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Fraudsters are taking advantage of a nationwide shortage of baby formulas, tricking consumers into paying high prices through fraudulent online stores, the Federal Trade Commission said Wednesday.
According to a consumer notice, scammers attract “desperate parents and caregivers” through fake websites or social media profiles with images and logos of well-known formula brands. Consumers think they are buying on the company’s official website, but the formula never comes, the FTC said.
“Fraudsters who are in high demand for baby formulas have fallen to new lows,” – said in the department.
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The shortage of infant formula began at the start of the Covid-19 pandemic, but has worsened in recent weeks. The deficit is partly due to the closure of the Michigan plant in February; two infants who used the mixture produced there, picked up bacterial infections and died.
On Monday, the Food and Drug Administration agreed with the plant’s owner, Abbott Nutrition, the country’s largest manufacturer of formulas, to help reduce the deficit.
Last week, the White House said it would, among other measures, make it easier to import formulas from abroad.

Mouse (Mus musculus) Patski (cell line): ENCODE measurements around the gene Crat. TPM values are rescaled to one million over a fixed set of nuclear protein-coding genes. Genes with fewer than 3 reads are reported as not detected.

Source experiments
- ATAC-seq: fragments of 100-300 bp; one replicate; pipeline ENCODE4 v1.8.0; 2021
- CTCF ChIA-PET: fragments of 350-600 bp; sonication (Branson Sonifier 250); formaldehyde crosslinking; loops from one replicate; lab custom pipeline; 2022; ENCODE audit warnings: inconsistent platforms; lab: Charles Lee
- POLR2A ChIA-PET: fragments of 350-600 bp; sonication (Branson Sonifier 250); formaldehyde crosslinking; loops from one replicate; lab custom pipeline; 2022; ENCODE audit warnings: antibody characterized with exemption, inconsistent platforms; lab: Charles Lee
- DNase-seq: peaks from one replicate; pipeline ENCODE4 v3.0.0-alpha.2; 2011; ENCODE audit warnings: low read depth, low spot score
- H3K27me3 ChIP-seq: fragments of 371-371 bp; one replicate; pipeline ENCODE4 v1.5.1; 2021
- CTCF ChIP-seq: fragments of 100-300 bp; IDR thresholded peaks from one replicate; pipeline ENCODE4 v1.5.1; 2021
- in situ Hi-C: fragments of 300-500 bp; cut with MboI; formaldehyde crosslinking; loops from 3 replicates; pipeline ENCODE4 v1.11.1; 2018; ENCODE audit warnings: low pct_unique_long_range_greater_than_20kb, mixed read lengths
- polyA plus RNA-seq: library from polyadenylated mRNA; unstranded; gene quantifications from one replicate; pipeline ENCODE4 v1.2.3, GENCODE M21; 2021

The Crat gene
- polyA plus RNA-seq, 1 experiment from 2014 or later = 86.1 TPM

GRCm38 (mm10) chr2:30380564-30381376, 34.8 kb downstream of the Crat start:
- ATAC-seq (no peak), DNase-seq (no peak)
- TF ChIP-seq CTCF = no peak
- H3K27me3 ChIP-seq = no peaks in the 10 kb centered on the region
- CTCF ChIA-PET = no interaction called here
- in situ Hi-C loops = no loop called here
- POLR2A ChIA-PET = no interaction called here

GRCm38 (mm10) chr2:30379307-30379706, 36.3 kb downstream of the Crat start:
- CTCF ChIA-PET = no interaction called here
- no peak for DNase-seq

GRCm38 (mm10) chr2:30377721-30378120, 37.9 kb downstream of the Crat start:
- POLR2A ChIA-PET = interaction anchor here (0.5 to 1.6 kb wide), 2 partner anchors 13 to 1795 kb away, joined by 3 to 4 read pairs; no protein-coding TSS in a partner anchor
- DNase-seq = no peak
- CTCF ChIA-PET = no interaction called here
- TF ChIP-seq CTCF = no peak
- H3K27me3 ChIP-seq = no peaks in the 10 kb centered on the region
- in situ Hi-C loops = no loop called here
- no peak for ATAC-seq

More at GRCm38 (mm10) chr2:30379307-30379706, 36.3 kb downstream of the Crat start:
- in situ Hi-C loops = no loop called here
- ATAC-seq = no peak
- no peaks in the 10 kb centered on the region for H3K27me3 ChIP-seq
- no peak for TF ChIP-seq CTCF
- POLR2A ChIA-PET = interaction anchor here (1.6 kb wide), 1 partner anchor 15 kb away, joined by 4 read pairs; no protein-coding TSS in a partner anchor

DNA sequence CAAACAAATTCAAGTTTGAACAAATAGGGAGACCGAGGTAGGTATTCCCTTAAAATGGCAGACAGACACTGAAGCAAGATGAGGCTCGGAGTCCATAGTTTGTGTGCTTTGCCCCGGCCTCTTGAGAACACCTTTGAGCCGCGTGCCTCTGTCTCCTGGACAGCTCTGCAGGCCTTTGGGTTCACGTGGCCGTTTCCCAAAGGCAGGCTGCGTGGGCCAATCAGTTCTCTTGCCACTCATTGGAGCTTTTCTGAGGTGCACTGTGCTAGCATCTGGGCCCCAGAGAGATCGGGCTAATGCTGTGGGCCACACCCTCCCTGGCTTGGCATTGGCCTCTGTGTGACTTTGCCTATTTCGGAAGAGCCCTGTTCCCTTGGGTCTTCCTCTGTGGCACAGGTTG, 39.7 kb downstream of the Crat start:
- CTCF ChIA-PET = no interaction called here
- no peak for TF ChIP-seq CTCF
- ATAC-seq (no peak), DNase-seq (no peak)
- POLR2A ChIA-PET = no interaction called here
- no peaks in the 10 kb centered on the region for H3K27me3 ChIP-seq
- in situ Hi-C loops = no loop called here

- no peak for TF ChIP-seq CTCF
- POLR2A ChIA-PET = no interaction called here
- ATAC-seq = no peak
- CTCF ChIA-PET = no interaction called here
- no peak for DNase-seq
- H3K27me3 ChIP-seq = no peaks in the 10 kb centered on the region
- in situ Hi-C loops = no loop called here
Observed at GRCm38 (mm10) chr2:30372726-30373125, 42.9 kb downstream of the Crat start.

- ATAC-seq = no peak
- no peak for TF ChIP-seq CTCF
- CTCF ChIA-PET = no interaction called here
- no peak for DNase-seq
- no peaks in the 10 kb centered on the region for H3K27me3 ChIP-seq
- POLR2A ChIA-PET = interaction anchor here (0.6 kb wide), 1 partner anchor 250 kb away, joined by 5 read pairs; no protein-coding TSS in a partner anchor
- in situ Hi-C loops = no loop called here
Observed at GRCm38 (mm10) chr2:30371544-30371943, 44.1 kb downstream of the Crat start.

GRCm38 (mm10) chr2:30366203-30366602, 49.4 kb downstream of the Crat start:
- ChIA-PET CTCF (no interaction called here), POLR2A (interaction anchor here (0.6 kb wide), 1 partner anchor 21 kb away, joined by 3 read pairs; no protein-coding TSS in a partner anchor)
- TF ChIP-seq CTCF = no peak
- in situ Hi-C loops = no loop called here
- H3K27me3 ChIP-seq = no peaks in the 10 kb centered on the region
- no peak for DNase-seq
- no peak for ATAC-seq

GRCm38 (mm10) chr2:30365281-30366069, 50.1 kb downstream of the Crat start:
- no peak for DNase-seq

Here are some ways the FTC recommends avoiding child formula fraud:
- Use a search engine to check a company or product. Use search terms such as “review”, “complaint” or “scam”.
- Only fraudsters will require payment by gift card, money order or cryptocurrency. Credit card payments often provide the greatest protection; sometimes you can get your money back if you ordered something that never arrived.
- Know your rights. Sellers must submit an order online within the time specified in their advertisement (or within 30 days if the advertisement does not allow time). If the seller is unable to ship so far, he must notify you of the revised delivery date with the option to cancel for a full refund or accept a new delivery date.
- Search for local resources. For example, your pediatrician may have a mixture available and can help. Participants in the Nutrition Assistance Program for Women, Infants, and Children (WIC) can contact your local office to find a mixture.